Primary mixed glial cultures

As astrocytes alone lack sufficient IL-6Rα subunits, and require shedding of IL-6R to mediate IL-6 signaling [10], mixed glial cultures were prepared from the cortices of 1 day old Wistar rats (Trinity College, Dublin, Ireland). Cortical tissue was cross-chopped, incubated for 25 minutes at 37 °C in DMEM (Invitrogen) supplemented with 10% Foetal Bovine Serum (Invitrogen) and 50 U/ml penicillin/streptomycin (Invitrogen) and plated (1 × 104/cm2) as previously described [11]. Using flow cytometry, we established that co-cultures contained approximately 80% astrocytes and 16% microglia. After 12 days in culture, cells were pre-treated with a JAK2 inhibitor, SAR317461 (2 μM) for 20 minutes, after which cells were treated with LPS (100 ng/ml) in the presence or absence of SAR317461 for 0 to 24 h. Supernatants were collected and the cells were harvested for analysis of mRNA or lysed for analysis of protein expression.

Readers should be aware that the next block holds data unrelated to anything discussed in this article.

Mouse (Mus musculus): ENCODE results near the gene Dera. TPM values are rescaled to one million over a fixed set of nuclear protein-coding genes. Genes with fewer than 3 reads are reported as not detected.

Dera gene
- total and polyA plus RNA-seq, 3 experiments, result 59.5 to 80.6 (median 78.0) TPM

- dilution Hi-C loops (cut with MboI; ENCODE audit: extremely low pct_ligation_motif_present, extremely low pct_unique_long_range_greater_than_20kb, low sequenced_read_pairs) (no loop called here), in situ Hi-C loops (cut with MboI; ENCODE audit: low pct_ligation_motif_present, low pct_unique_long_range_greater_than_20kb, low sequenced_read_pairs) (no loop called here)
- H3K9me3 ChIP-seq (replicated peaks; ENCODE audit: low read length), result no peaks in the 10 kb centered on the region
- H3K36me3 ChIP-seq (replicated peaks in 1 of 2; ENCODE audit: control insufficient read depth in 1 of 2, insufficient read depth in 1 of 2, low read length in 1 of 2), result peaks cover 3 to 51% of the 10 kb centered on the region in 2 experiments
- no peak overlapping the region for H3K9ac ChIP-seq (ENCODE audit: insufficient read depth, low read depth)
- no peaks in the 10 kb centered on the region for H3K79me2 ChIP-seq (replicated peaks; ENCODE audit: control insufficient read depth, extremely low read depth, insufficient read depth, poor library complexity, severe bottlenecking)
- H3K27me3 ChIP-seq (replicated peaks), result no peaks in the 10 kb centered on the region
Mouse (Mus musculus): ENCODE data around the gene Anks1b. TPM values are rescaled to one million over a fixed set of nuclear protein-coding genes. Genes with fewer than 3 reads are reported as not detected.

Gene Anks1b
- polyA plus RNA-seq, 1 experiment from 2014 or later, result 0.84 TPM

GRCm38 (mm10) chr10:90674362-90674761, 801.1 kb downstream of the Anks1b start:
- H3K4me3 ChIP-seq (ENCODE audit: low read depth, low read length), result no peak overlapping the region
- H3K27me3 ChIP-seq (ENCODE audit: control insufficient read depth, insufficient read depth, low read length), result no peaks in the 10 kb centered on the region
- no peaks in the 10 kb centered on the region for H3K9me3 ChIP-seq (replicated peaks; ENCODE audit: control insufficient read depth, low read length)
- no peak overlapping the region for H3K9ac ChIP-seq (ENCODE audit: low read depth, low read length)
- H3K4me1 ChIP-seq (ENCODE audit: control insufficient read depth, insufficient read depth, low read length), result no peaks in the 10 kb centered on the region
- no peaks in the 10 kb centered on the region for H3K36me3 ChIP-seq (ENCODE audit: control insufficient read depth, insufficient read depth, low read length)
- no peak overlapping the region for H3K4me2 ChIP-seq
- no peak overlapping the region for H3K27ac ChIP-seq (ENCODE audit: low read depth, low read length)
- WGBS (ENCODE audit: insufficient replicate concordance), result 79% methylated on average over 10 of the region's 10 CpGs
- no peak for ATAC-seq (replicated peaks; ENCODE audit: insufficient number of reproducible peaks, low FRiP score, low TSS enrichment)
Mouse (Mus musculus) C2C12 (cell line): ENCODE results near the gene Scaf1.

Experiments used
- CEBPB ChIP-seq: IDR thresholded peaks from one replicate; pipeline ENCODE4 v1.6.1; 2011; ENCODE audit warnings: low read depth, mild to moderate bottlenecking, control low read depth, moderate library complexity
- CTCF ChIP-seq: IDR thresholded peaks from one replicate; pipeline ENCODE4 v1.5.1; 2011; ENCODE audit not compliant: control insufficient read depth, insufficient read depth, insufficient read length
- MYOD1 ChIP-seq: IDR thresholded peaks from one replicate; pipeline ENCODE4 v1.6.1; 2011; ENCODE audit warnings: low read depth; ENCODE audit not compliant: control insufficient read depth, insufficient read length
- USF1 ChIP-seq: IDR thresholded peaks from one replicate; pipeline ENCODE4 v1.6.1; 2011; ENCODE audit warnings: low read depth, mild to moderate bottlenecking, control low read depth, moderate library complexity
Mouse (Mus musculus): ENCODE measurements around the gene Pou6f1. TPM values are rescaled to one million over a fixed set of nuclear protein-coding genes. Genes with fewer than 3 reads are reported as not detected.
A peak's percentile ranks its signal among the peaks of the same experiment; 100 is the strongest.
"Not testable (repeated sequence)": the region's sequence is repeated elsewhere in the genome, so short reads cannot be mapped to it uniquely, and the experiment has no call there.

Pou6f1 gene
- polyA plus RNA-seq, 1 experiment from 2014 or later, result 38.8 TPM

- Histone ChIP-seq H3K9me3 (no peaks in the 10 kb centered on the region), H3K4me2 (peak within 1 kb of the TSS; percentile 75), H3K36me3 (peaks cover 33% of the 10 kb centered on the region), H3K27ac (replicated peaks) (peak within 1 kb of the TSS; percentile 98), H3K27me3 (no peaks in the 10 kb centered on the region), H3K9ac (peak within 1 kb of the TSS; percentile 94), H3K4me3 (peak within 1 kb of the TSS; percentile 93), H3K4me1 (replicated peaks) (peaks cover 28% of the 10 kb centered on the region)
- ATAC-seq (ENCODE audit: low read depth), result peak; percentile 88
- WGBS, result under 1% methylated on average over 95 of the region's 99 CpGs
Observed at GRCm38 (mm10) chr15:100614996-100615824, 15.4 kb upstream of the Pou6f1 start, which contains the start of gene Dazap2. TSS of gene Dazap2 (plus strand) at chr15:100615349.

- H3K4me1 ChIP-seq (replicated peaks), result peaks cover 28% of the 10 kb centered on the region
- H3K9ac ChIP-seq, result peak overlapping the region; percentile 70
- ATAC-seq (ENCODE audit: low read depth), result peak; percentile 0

For co-immunoprecipitation experiments, cells were seeded in 25 cm2 flasks and, after 12 days in culture, were treated with TNFα (5 ng/ml) for 0 to 40 minutes. Cell lysates were harvested and the interaction between TNFR1 and the phosphorylated form of JAK2 was assessed by co-immunoprecipitation. To examine the effect of JAK2 inhibition on TNFα-induced changes, cells were treated with TNFα in the presence or absence of SAR317461. Cells and supernatants were harvested at 10 minutes and 6 h, respectively. MTS viability assay (Promega, Southampton, UK) was performed on cells that had been treated with TNFα (5 ng/ml) for up to 24 h.